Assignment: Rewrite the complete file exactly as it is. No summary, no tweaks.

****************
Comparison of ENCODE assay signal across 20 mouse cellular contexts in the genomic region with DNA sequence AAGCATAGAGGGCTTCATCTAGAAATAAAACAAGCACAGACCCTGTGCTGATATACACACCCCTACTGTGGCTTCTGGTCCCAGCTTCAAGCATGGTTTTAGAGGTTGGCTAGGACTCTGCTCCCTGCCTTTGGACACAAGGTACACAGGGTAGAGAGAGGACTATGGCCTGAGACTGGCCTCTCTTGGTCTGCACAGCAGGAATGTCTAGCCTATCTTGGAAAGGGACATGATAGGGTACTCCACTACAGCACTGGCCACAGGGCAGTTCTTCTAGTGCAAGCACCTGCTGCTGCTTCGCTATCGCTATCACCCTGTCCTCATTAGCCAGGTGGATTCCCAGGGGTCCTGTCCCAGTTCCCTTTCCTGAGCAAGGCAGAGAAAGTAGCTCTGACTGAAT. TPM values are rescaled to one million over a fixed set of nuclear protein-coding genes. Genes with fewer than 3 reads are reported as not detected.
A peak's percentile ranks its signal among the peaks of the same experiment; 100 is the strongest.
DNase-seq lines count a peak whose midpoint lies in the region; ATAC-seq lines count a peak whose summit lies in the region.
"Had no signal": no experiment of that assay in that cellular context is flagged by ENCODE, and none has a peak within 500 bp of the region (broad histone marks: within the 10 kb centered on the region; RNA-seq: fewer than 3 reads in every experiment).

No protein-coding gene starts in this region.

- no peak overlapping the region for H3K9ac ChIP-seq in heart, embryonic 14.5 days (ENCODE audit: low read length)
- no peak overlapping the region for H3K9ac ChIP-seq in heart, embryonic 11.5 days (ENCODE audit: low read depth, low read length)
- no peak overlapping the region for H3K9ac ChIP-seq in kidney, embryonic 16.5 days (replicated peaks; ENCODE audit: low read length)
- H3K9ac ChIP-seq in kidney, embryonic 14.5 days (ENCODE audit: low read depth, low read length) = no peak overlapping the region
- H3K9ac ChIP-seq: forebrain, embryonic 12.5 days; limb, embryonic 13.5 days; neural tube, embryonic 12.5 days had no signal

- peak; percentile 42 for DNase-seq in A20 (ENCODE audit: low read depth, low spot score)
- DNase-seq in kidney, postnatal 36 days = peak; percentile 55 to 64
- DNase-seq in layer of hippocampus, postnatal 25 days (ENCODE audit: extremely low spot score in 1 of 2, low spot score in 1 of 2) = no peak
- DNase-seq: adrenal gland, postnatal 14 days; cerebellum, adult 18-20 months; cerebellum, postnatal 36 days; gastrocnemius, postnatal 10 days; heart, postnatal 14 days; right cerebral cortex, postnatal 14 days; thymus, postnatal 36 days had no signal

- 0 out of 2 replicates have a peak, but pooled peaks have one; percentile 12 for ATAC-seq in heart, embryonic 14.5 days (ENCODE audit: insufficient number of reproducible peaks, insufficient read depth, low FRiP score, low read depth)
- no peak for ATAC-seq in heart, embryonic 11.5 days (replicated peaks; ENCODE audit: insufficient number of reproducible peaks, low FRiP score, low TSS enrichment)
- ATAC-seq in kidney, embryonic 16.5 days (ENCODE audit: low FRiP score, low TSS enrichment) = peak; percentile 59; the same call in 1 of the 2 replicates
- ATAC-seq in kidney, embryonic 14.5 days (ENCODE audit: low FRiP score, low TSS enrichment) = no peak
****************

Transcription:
Comparison of ENCODE assay signal across 20 mouse cellular contexts in the genomic region with DNA sequence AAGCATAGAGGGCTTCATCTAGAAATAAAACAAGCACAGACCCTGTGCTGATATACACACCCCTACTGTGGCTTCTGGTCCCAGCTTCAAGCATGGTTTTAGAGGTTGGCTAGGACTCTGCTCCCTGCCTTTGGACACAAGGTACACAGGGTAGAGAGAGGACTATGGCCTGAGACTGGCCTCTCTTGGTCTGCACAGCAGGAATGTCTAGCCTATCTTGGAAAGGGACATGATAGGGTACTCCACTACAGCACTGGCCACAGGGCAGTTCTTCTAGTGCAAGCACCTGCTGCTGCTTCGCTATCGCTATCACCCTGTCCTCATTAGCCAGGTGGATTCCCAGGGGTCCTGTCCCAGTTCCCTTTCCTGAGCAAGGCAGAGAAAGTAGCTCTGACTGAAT. TPM values are rescaled to one million over a fixed set of nuclear protein-coding genes. Genes with fewer than 3 reads are reported as not detected.
A peak's percentile ranks its signal among the peaks of the same experiment; 100 is the strongest.
DNase-seq lines count a peak whose midpoint lies in the region; ATAC-seq lines count a peak whose summit lies in the region.
"Had no signal": no experiment of that assay in that cellular context is flagged by ENCODE, and none has a peak within 500 bp of the region (broad histone marks: within the 10 kb centered on the region; RNA-seq: fewer than 3 reads in every experiment).

No protein-coding gene starts in this region.

- no peak overlapping the region for H3K9ac ChIP-seq in heart, embryonic 14.5 days (ENCODE audit: low read length)
- no peak overlapping the region for H3K9ac ChIP-seq in heart, embryonic 11.5 days (ENCODE audit: low read depth, low read length)
- no peak overlapping the region for H3K9ac ChIP-seq in kidney, embryonic 16.5 days (replicated peaks; ENCODE audit: low read length)
- H3K9ac ChIP-seq in kidney, embryonic 14.5 days (ENCODE audit: low read depth, low read length) = no peak overlapping the region
- H3K9ac ChIP-seq: forebrain, embryonic 12.5 days; limb, embryonic 13.5 days; neural tube, embryonic 12.5 days had no signal

- peak; percentile 42 for DNase-seq in A20 (ENCODE audit: low read depth, low spot score)
- DNase-seq in kidney, postnatal 36 days = peak; percentile 55 to 64
- DNase-seq in layer of hippocampus, postnatal 25 days (ENCODE audit: extremely low spot score in 1 of 2, low spot score in 1 of 2) = no peak
- DNase-seq: adrenal gland, postnatal 14 days; cerebellum, adult 18-20 months; cerebellum, postnatal 36 days; gastrocnemius, postnatal 10 days; heart, postnatal 14 days; right cerebral cortex, postnatal 14 days; thymus, postnatal 36 days had no signal

- 0 out of 2 replicates have a peak, but pooled peaks have one; percentile 12 for ATAC-seq in heart, embryonic 14.5 days (ENCODE audit: insufficient number of reproducible peaks, insufficient read depth, low FRiP score, low read depth)
- no peak for ATAC-seq in heart, embryonic 11.5 days (replicated peaks; ENCODE audit: insufficient number of reproducible peaks, low FRiP score, low TSS enrichment)
- ATAC-seq in kidney, embryonic 16.5 days (ENCODE audit: low FRiP score, low TSS enrichment) = peak; percentile 59; the same call in 1 of the 2 replicates
- ATAC-seq in kidney, embryonic 14.5 days (ENCODE audit: low FRiP score, low TSS enrichment) = no peak